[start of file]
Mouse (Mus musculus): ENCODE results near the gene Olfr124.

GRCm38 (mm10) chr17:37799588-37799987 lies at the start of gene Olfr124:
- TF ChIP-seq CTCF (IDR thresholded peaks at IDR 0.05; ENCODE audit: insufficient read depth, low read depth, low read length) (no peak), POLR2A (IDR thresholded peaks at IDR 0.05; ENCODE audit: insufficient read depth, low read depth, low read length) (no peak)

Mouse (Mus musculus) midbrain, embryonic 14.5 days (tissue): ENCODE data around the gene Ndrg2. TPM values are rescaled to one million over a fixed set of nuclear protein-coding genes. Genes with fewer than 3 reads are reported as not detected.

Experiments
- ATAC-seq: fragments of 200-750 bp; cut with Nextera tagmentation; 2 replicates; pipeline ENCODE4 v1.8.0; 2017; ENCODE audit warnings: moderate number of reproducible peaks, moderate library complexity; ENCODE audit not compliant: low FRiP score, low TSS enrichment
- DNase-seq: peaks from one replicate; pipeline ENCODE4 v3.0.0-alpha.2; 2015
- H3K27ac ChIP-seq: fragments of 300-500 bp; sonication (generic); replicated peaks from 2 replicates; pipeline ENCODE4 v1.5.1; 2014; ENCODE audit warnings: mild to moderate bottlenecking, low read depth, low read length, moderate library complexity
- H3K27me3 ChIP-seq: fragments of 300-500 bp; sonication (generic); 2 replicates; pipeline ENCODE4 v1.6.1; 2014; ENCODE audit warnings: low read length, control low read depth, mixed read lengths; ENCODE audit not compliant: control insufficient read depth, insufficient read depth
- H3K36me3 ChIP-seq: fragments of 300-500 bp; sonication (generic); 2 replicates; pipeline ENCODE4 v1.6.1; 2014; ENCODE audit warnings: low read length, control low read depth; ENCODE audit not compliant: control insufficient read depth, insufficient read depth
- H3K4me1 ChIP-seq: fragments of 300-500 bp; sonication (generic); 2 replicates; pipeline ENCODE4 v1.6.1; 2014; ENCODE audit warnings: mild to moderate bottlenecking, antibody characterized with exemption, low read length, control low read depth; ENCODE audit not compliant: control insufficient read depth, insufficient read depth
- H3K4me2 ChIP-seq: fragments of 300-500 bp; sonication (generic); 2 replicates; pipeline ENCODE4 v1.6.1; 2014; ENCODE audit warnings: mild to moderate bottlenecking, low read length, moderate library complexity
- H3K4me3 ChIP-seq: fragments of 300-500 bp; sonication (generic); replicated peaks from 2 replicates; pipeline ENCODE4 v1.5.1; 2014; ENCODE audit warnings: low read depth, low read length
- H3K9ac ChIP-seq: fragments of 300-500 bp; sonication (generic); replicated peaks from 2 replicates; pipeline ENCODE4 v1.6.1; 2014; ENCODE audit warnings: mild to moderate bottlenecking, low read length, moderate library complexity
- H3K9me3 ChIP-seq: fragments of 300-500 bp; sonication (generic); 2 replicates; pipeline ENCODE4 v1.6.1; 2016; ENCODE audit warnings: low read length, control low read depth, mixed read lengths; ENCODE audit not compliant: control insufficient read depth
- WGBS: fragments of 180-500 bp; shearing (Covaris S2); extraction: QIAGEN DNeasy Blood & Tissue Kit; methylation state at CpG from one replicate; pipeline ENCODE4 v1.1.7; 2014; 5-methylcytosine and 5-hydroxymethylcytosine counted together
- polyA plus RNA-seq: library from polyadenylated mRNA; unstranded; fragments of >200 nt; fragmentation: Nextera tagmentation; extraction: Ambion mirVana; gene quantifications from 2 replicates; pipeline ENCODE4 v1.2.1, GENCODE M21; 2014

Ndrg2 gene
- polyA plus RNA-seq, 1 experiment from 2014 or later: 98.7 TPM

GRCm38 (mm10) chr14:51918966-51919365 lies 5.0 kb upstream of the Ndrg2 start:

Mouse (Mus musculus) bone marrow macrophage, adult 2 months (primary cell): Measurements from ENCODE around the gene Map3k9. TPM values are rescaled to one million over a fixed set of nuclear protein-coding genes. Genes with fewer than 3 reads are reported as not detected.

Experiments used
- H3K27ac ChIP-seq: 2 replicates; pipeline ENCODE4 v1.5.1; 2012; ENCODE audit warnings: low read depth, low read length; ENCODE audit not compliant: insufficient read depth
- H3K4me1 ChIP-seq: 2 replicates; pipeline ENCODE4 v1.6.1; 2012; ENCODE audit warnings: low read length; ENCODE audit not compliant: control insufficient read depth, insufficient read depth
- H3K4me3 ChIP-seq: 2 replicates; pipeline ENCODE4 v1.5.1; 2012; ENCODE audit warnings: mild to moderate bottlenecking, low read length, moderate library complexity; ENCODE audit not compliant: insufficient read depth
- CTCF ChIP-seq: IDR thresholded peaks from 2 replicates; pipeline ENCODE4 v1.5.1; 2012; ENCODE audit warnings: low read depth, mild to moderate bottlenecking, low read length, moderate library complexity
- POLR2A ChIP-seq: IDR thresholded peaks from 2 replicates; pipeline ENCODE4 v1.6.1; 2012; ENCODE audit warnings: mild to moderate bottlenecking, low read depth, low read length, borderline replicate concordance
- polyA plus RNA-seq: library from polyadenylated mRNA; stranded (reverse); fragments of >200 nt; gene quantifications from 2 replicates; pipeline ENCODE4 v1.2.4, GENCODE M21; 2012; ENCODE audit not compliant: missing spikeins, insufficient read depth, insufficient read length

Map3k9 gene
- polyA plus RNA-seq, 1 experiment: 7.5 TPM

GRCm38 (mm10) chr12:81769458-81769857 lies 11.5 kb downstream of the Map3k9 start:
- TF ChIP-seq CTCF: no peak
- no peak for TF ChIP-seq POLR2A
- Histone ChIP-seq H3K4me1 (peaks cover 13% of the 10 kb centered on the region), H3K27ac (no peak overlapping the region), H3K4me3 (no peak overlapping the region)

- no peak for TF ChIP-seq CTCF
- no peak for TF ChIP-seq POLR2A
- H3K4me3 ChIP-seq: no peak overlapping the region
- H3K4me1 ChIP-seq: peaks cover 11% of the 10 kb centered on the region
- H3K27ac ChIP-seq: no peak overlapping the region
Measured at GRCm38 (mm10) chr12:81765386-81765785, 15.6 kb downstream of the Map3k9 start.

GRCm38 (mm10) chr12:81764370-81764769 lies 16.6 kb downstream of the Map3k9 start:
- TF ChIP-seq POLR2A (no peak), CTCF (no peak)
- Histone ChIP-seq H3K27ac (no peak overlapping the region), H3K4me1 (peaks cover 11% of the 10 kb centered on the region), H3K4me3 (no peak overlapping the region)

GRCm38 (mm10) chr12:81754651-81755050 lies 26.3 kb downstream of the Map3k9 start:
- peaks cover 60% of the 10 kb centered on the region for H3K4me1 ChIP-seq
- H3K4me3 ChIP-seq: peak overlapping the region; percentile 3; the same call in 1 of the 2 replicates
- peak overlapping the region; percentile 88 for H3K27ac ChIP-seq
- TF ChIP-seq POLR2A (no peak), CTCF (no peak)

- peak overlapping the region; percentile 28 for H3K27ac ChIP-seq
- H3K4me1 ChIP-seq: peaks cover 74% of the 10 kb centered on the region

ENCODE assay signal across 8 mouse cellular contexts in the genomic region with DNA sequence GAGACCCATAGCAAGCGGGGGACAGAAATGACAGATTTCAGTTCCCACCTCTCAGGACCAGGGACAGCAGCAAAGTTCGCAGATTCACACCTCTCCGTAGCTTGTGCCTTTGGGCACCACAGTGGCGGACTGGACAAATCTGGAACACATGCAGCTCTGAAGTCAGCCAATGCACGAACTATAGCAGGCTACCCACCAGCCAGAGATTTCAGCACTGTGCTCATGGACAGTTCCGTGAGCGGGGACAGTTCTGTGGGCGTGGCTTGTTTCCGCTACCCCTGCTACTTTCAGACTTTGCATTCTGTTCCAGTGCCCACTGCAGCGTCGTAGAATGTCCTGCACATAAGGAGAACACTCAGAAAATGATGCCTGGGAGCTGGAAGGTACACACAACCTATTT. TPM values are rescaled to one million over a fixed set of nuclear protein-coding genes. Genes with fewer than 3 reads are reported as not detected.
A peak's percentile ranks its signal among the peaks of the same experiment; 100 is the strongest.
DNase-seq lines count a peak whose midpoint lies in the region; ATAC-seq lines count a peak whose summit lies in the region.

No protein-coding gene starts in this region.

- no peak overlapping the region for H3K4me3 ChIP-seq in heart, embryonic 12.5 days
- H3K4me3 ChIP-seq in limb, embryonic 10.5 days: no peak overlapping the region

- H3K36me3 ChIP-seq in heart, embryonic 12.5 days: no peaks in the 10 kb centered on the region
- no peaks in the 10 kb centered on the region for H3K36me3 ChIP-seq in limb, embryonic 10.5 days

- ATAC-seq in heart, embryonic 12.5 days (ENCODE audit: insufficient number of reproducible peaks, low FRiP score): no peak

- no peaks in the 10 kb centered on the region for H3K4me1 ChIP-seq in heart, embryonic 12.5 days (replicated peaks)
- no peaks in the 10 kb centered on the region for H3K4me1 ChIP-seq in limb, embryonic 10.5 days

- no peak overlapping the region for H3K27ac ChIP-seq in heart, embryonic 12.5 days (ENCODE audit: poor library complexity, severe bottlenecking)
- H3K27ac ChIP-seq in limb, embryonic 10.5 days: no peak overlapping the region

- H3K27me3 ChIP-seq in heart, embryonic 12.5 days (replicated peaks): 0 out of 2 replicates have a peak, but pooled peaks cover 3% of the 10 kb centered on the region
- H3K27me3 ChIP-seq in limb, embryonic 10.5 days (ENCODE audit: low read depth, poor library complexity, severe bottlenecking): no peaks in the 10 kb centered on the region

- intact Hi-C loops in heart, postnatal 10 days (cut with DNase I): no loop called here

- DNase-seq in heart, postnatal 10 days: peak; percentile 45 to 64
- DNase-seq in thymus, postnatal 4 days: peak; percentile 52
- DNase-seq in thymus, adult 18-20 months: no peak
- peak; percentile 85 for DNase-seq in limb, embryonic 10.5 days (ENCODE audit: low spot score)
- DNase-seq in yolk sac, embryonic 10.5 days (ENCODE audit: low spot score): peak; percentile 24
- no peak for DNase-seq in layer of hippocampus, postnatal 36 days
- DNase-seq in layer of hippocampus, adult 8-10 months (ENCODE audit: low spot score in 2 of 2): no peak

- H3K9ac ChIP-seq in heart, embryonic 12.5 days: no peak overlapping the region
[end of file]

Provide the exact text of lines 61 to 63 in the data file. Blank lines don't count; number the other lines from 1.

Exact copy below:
- no peaks in the 10 kb centered on the region for H3K4me1 ChIP-seq in limb, embryonic 10.5 days

- no peak overlapping the region for H3K27ac ChIP-seq in heart, embryonic 12.5 days (ENCODE audit: poor library complexity, severe bottlenecking)
- H3K27ac ChIP-seq in limb, embryonic 10.5 days: no peak overlapping the region